Posted by: scardenas | October 21, 2011

China’s Take

Chinese Soldiers in The Forbidden City - Beijing, China by Patrick Rodwell

Guo Xiaomei, China’s legal adviser to the Chinese Mission to the UN, presented to a General Assembly committee last week her country’s succinct position on universal jurisdiction.  First, there’s no consensus on the meaning of universal jurisdiction (other than for piracy); jurisdiction remains territorially driven.  Second, immunity for political leaders and diplomats trumps any notion of universal jurisdiction.  Third, the obligation to “extradite or prosecute” is linked to specific treaties; there’s no general obligation to claim universal jurisdiction.  Fourth, political abuse of universal jurisdiction is a violation of international law and state sovereignty.  All told, she concluded:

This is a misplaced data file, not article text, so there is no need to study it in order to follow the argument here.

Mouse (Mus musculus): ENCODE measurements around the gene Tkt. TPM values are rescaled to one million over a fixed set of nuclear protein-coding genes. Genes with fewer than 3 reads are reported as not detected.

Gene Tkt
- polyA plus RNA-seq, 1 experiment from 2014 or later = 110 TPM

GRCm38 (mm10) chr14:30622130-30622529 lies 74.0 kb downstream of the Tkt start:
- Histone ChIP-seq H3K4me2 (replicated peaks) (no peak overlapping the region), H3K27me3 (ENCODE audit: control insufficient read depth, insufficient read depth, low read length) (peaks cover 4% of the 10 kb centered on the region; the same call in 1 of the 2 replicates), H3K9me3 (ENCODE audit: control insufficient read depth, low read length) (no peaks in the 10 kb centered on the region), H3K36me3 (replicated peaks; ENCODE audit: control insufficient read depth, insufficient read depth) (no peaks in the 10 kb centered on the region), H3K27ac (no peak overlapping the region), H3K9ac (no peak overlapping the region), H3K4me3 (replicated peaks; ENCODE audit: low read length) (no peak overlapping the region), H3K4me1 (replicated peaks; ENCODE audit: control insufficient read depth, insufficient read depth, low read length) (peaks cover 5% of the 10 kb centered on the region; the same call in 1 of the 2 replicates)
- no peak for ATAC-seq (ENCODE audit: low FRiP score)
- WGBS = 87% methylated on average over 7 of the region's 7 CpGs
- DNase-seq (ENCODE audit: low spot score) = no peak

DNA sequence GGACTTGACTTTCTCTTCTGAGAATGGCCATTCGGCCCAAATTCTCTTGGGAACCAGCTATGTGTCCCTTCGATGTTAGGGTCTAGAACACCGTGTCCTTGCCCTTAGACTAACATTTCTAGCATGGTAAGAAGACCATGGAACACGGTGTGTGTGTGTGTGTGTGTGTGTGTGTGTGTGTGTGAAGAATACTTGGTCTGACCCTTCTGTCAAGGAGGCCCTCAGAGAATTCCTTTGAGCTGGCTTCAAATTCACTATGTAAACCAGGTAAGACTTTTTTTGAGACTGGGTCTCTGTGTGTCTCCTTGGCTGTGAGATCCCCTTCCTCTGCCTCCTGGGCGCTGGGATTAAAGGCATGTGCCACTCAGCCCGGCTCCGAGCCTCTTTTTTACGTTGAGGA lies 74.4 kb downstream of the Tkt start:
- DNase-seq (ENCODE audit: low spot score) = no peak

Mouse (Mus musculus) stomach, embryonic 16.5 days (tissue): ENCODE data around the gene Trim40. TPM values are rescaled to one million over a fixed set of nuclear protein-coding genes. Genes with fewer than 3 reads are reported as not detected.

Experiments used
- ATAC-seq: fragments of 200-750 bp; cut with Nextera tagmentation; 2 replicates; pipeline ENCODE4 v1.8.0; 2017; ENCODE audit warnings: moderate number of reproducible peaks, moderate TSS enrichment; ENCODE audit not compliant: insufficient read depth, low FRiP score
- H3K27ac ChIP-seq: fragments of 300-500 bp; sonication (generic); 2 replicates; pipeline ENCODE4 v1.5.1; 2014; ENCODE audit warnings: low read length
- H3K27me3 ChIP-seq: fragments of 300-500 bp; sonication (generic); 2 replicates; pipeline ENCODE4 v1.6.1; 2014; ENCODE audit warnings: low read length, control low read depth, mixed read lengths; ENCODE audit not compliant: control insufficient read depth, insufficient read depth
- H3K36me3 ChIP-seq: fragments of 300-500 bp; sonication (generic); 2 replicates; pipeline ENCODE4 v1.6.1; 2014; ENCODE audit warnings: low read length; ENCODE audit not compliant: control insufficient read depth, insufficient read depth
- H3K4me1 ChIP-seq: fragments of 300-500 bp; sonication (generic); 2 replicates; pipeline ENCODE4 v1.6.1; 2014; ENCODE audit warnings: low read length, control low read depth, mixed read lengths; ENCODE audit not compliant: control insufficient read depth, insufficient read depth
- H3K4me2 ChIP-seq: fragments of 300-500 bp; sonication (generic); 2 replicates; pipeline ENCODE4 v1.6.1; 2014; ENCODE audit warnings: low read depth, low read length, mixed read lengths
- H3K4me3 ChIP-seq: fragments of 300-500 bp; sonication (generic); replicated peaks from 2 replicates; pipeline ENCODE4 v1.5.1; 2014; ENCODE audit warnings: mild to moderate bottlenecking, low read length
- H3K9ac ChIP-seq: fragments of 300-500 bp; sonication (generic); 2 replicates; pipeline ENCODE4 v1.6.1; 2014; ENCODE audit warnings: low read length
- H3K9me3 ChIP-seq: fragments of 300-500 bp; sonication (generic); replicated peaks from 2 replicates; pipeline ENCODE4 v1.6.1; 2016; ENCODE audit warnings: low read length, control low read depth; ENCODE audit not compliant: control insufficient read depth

We hope that a common understanding can be found through in-depth exchange of views.  Pending such a common understanding, all states should refrain from exercising jurisdiction over another state in the name of so-called universal jurisdiction.     

China is not alone in these critiques.  In fact, Sri Lanka’s Permanent Representative to the UN made a similar statement last week, after a civil lawsuit was filed against its own deputy permanent representative to the UN for alleged torture in Sri Lanka.  China’s position is a classic denial of how international human rights norms challenge traditional notions of state sovereignty.  But it’s also a rhetorical gambit, premised on the assumption that other governments’ fears of universal jurisdiction will in the end stall the debate.

* For an interesting elaboration of this perspective, see this recent article in the Chinese Journal of International Law.

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